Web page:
Hurricanes give reason to look at insurance



We are still living with the repercussions of Hurricane Katrina, and yet it's time to gear up for a new hurricane season starting in a month.

For homeowners, this means: Assess your insurance needs. Insurers last year received record catastrophe-related claims of about $58 billion, with two-thirds of that due to Katrina. The outlook for this season isn't better. Weather forecasters say we're in for another rough hurricane season.

As you look at whether you're adequately protected, know that insurers are doing the same. Companies nationwide are attempting to cut their risks and losses. Some are no longer writing new homeowner policies in areas prone to hurricanes.

Homeowners renewing policies also may be in store for higher premiums or changes in deductibles that would make them pay more out of pocket for hurricane-related claims.

Start your insurance checkup by studying your exposure to flooding. Plug in your address at the government Web site,, to see the likelihood of your home being under water some day.

Those in high-risk areas are usually required by their mortgage company to buy federal flood insurance. Homeowners in areas less susceptible to flooding often don't bother to buy a policy. But the Federal Emergency Management Agency, which oversees the federal flood insurance program, reports that one-quarter of flood claims come from residents in areas with low to moderate chance of flooding.

"If you live where trees used to be and now there is a parking lot, you probably need it. There is no ground absorbing the water," said Carolyn Gorman, a spokeswoman with the Insurance Information Institute.

Of course, visions of Katrina spurred the sale of flood policies, which grew by 215,000 to 4.89 million in the first six months after the hurricane. Still, insurance experts say sales aren't as brisk as they should be.

Insurance agents in the Baltimore area say they get more questions about flood insurance these days, but there isn't a deluge of takers. With higher gas prices and other financial pressures, homeowners figure they'll take their chances a flood won't strike, agents said.

While premiums are steep in areas at high risk of flooding, the cost is significantly lower in other areas, even those bordering flood-prone neighborhoods, agents said. You can buy a federal flood policy through an insurance agent. It takes 30 days for a policy to kick in, so buying now means your protection will be in place near the start of the hurricane season.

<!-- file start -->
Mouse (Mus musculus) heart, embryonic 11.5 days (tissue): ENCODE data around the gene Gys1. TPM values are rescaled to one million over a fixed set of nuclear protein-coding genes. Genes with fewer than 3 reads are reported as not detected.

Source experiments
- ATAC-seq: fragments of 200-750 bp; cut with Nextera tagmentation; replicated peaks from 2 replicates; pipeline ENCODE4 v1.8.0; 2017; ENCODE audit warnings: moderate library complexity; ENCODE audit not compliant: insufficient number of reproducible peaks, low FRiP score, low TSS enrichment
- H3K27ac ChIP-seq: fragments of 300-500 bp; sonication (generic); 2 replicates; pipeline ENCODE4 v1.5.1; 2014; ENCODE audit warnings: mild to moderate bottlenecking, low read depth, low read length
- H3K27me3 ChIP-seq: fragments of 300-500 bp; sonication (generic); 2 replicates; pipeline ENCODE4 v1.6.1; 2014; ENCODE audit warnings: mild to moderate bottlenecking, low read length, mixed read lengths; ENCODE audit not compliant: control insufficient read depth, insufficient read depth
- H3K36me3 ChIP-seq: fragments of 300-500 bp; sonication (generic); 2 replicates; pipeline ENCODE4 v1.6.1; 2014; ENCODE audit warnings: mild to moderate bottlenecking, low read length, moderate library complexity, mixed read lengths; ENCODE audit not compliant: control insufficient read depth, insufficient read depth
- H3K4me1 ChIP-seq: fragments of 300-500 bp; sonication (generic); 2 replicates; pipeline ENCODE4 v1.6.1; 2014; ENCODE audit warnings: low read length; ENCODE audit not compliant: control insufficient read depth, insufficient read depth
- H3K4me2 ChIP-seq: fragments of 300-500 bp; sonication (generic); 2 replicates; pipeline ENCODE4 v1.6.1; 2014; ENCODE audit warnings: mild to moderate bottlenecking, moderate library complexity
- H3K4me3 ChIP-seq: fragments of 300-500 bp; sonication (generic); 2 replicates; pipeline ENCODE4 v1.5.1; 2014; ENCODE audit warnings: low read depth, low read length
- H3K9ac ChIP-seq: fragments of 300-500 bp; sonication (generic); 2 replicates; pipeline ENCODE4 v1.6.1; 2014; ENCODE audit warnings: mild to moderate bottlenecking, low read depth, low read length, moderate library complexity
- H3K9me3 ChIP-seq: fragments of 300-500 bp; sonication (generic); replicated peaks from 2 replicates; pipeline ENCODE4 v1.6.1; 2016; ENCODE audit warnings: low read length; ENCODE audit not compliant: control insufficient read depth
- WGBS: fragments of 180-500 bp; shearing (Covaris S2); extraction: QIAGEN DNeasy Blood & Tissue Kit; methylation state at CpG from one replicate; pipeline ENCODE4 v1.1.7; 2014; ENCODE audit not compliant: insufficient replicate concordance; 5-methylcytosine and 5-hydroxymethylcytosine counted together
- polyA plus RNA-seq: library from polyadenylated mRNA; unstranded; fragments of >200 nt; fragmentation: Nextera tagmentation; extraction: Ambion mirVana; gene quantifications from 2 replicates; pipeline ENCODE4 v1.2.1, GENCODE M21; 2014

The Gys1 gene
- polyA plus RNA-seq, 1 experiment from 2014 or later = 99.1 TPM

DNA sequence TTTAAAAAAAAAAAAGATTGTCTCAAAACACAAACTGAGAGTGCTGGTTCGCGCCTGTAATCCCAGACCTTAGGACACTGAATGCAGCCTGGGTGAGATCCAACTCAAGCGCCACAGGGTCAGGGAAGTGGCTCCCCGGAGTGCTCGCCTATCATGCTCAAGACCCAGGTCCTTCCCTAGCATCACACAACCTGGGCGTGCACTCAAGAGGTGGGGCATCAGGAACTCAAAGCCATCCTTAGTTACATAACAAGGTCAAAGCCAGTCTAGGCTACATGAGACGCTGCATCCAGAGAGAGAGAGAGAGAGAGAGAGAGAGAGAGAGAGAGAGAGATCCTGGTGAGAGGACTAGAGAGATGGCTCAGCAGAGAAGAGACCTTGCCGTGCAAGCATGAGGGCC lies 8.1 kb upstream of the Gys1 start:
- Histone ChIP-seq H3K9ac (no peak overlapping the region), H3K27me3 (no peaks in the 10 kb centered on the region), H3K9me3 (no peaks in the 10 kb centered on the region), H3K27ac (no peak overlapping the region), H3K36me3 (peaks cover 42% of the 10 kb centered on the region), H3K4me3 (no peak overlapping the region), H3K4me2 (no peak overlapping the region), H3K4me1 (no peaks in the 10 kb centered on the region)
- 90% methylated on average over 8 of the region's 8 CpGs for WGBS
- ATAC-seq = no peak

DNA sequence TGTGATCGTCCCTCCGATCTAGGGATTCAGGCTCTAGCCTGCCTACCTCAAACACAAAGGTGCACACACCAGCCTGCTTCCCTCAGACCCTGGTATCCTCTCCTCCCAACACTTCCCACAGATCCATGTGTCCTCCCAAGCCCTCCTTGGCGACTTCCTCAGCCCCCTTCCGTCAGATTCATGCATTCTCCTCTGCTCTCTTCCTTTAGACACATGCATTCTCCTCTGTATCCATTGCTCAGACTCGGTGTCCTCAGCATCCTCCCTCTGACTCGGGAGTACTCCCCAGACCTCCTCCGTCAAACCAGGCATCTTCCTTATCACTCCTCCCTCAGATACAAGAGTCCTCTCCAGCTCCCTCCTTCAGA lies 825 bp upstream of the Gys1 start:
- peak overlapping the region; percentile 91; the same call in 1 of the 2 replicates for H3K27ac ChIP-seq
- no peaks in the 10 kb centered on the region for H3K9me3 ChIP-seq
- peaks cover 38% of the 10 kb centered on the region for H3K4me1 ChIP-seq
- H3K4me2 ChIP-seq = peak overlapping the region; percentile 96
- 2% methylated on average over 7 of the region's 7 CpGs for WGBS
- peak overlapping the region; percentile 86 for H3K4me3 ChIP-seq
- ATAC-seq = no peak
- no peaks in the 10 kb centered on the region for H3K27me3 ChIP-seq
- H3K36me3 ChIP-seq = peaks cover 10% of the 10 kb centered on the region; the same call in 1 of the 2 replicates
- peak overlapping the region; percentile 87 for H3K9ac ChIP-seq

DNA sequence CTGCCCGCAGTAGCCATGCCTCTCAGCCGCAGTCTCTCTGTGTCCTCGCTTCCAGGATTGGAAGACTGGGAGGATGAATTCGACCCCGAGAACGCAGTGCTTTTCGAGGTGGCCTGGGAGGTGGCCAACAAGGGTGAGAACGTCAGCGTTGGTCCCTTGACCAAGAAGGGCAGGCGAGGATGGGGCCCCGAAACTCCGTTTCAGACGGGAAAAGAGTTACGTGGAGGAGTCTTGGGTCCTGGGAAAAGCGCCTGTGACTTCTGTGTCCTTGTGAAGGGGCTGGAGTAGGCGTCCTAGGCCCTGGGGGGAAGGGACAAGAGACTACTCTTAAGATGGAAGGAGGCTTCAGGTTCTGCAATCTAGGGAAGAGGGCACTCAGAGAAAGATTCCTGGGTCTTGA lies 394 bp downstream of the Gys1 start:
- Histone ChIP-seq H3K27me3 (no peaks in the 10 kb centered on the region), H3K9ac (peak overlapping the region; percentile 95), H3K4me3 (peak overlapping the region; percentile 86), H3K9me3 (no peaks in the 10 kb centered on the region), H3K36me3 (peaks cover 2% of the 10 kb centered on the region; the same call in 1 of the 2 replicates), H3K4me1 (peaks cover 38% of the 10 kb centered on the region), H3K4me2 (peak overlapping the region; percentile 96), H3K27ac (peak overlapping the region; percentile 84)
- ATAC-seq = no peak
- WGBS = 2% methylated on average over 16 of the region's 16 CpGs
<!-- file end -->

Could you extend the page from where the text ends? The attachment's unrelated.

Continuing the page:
The most coverage you can buy under the federal program is $250,000 for a house and $100,000 for its contents.

Premiums depend on a variety of factors, including proximity to water, previous losses or any measures taken to reduce flooding, said Butch Kinerney, a FEMA spokesman.

Maximum coverage in a high-risk area can run about $1,820 for the "Cadillac of policies," Kinerney said. Similar coverage for a house in a low-risk area with no prior flood claims is $352, he said. The cost is even lower for those buying less coverage.

Most homeowners will buy their flood insurance from the government, but some private insurers catering to high-end clients also offer limited coverage.

AIG Private Client Group, for example, includes flood coverage in homeowner policies in a handful of states. Maryland isn't one of them. But the insurer sells excess flood insurance in all states. This insurance picks up where a customer's federal policy leaves off.

The Chubb Group of Insurance Cos. this month introduced flood insurance that covers homeowners from the first dollar of damage up to $15 million. So far, the policies are sold in the inland states of Arizona, Colorado and Illinois. More states will be added this year.

With homeowner policies, many consumers can expect other changes at renewal time. It might be harder to find an insurer or terms might change. Recently, for example, Allstate said it would no longer write new policies in parts of New York and in 14 counties along the coast in Texas.

As always, you should read the details of your policy, but paying extra attention this year might avoid ugly surprises later if your house is damaged.

"Maryland is very lucky. We haven't had carriers pulling out," said Randi Johnson, an associate commissioner with the Maryland Insurance Administration. But some insurers are writing fewer policies in Maryland's coastal communities and adopting stricter underwriting standards, she said.

Allstate, for example, took those steps here after Tropical Storm Isabel in 2003, Johnson said.

Nationwide Mutual Insurance Co. this year also is writing fewer new policies along Maryland's coast because of higher construction costs, rapid home appreciation and the forecast of more severe storms ahead, said spokesman Joe Case.

"That's why people have to shop around," Johnson said.

Baltimore Sun Articles
Please note the green-lined linked article text has been applied commercially without any involvement from our newsroom editors, reporters or any other editorial staff.